I agree with Robert H -- although one preservationist failure was allowing the Train Shed at Union Station to fall into disrepair and eventual demolition. The train shed was the most architecturally significant thing about Union Station (most people don't know the main building is merely a knock-off of H.H. Richardson's Allegheny County Courthouse in Pittsburgh) -- it was the longest single-span gable roof structure in the US and is what made Union Station a national landmark -- that status has since been revoked.
I'm glad that the Ryman and U.S. were spared the wrecking ball, but it pains me that the shed couldn't have stuck around a few more years until the development in the gulch could have made adapting it into something else an economically feasible enterprise -- along the lines of St. Louis' Union Station, perhaps.
Just imagine the NY Times reaction to the scale of the Porter Flea that could have been held there, or the amount of artisanally-made meats, local cheeses, and organic produce that could have been sold at a farmer's market there.
I was lucky enough to have the Salmon last week -- absolutely outstanding. Until recently, one would scarcely believe food of such quality could come from a truck.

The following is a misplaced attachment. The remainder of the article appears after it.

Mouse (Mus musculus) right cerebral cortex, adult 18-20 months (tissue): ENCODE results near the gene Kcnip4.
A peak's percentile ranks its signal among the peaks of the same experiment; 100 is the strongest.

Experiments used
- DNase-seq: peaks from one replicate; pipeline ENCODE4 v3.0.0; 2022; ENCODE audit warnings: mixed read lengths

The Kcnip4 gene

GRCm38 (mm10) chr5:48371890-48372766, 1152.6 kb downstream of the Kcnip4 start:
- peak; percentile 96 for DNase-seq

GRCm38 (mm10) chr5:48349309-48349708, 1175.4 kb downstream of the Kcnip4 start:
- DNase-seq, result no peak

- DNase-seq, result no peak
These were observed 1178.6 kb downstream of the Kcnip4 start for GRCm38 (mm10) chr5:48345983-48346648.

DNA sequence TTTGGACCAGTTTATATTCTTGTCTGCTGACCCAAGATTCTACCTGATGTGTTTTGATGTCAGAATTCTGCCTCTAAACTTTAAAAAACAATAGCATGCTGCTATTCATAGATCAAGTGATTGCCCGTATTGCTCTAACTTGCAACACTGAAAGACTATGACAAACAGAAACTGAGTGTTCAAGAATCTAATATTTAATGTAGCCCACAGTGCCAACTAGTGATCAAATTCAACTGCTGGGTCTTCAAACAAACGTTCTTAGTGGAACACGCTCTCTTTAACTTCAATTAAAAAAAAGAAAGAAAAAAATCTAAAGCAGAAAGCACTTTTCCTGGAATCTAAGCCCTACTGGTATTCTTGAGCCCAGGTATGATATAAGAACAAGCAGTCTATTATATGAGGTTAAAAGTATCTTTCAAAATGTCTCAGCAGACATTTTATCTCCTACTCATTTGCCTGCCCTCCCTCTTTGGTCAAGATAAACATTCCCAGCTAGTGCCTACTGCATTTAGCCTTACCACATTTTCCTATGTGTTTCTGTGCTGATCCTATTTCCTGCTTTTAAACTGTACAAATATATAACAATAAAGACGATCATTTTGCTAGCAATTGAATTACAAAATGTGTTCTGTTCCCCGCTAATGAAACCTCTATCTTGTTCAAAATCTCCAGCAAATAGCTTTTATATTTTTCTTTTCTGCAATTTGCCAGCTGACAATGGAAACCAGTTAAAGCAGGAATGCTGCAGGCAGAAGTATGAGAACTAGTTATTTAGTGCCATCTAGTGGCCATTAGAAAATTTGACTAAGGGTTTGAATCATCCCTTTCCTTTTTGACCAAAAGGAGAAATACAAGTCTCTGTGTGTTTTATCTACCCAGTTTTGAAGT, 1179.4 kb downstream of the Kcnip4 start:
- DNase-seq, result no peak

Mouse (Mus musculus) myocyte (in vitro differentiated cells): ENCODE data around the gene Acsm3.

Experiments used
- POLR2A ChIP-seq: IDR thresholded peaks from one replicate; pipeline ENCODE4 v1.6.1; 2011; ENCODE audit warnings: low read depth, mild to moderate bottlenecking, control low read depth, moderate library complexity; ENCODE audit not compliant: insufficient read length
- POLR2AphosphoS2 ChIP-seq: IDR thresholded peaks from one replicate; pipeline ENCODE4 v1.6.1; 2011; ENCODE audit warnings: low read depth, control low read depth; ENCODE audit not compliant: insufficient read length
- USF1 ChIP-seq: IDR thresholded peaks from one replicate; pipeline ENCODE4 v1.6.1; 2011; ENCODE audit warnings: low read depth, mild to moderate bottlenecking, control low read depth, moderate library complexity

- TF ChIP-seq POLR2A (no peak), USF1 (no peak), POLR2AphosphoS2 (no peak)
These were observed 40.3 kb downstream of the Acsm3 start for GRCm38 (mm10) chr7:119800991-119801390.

God, The Scene, just sleep with him and get it over with. You're clearly in love.
Just curious, does the Scene allow that it is possible to support the convention center without being paid by mayor Dean to do so? Everything I've read in this blog of late seems to imply that if you agree it is a worthwhile project and find fault with those who opposed it, you must be on Karl Dean's dime.
Try to contain your frothy glee at the notion that Dean is a vindictive grudge-keeper and consider another possibilty: that some *gasp* actually think the a convention center (publicly financed, even) is a good idea.
Yeah, it's a mistake. The plots are 30'x30' square...which you could easily have read on the TSU website linked to the story on the WTVF website.
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